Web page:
-Dan
    I would have a look at this, but its approaching Christmas, so I am run
    off my feet here with getting stuff and attending end of term shows etc.

    It may be a week before I get time in anything more than 10 minute slots.

    RonL
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    Forum Admin topsquark's Avatar
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    Quote Originally Posted by CaptainBlack View Post
    I would have a look at this, but its approaching Christmas, so I am run
    off my feet here with getting stuff and attending end of term shows etc.

    It may be a week before I get time in anything more than 10 minute slots.

    RonL
    Understood. I am going on a two week stint in Myrtle Beach with my parents (they're staying there until April) so I might not be around much myself.

    (Chuckles) Don't worry. I suspect the problem will still be around when you get back. (Unless someone has a flash of inspiration anyway. But as I'll be away from my personal "library" it won't likely be me! )

    -Dan
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    Forum Admin topsquark's Avatar
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    I got a tip from another forum on this. I want to bounce it off you guys.

    For starters this is NOT rigorous, however it does explain why the assumption of a "sufficiently smooth" function was made as opposed to a more precise statement.

    \lim_{\epsilon \to 0^+} \epsilon \int_{-\infty}^{\infty}dx f(x) e^{-\epsilon |x|}

    Split the integral into two parts, x < 0 and x > 0. I am going to look at the latter integral.
    \lim_{\epsilon \to 0^+} \epsilon \int_0^{\infty}dx f(x) e^{-\epsilon x}

    (*) Now make the substitution y = \epsilon x:
    \lim_{\epsilon \to 0^+} \epsilon \int_0^{\infty}dx f(x) e^{-\epsilon x} = \lim_{\epsilon \to 0^+} \int_0^{\infty}dy f \left ( \frac{y}{\epsilon} \right ) e^{-y}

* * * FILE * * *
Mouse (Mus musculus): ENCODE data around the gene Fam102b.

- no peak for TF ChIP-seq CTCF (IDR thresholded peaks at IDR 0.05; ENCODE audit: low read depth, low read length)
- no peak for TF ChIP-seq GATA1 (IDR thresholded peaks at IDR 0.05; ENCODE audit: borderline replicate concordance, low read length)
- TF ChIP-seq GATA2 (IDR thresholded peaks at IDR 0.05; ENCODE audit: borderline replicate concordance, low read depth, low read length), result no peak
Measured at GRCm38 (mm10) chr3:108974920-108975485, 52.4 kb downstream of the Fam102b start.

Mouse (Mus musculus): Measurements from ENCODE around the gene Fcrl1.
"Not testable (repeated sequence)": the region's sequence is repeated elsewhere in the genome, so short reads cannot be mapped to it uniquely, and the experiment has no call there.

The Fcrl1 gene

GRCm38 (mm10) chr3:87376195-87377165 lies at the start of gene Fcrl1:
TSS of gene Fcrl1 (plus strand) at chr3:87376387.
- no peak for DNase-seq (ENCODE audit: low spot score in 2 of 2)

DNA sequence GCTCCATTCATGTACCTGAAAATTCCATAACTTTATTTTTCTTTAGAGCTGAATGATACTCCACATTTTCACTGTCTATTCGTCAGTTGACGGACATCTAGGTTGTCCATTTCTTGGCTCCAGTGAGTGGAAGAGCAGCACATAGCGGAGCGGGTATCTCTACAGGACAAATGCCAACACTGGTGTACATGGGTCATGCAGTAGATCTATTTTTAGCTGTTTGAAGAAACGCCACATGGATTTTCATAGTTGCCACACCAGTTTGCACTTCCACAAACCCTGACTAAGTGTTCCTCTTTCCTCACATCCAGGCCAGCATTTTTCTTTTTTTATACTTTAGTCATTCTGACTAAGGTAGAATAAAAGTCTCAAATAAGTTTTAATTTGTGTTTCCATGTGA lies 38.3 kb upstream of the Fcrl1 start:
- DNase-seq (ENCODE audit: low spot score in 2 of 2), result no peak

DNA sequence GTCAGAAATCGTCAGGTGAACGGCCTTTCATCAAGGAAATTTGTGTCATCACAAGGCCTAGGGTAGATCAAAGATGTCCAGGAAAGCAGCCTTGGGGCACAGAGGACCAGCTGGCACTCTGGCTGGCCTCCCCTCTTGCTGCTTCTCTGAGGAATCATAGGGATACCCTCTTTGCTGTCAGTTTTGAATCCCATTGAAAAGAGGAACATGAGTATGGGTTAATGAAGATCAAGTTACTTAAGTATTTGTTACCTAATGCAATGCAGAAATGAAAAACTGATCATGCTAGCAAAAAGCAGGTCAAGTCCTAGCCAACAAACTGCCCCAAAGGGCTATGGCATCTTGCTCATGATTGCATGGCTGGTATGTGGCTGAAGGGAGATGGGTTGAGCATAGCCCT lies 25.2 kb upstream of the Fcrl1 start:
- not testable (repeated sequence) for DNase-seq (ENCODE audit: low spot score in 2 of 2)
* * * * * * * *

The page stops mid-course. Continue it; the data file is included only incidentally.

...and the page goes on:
If the function is "sufficiently smooth" we may interchange the limit and integration operations:
    \lim_{\epsilon \to 0^+} \int_0^{\infty}dy f \left ( \frac{y}{\epsilon} \right ) e^{-y} = \int_0^{\infty}dy e^{-y} \lim_{\epsilon \to 0^+} f \left ( \frac{y}{\epsilon} \right )

    Now, \lim_{\epsilon \to 0^+} f \left ( \frac{y}{\epsilon} \right ) if it exists is just the number \lim_{x \to \infty}f(x) and is a constant, so we may take it outside of the integration.
    \int_0^{\infty}dy e^{-y} \lim_{\epsilon \to 0^+} f \left ( \frac{y}{\epsilon} \right ) = f(\infty) \int_0^{\infty}dy e^{-y} = f(\infty) \cdot 1 = f(\infty)
    where I have used an obvious notation.

    The x < 0 integration may be done in the same way. Thus we have:
    \lim_{\epsilon \to 0^+} \epsilon \int_{-\infty}^{\infty}dx f(x) e^{-\epsilon |x|} = f(\infty) + f(-\infty)

    One comment. Go back to the (*) line. Being more careful, this integral should be written as:
    \lim_{\epsilon \to 0^+} \epsilon \lim_{N \to \infty} \int_0^{N}dx f(x) e^{-\epsilon x}

    So when I make the y substitution: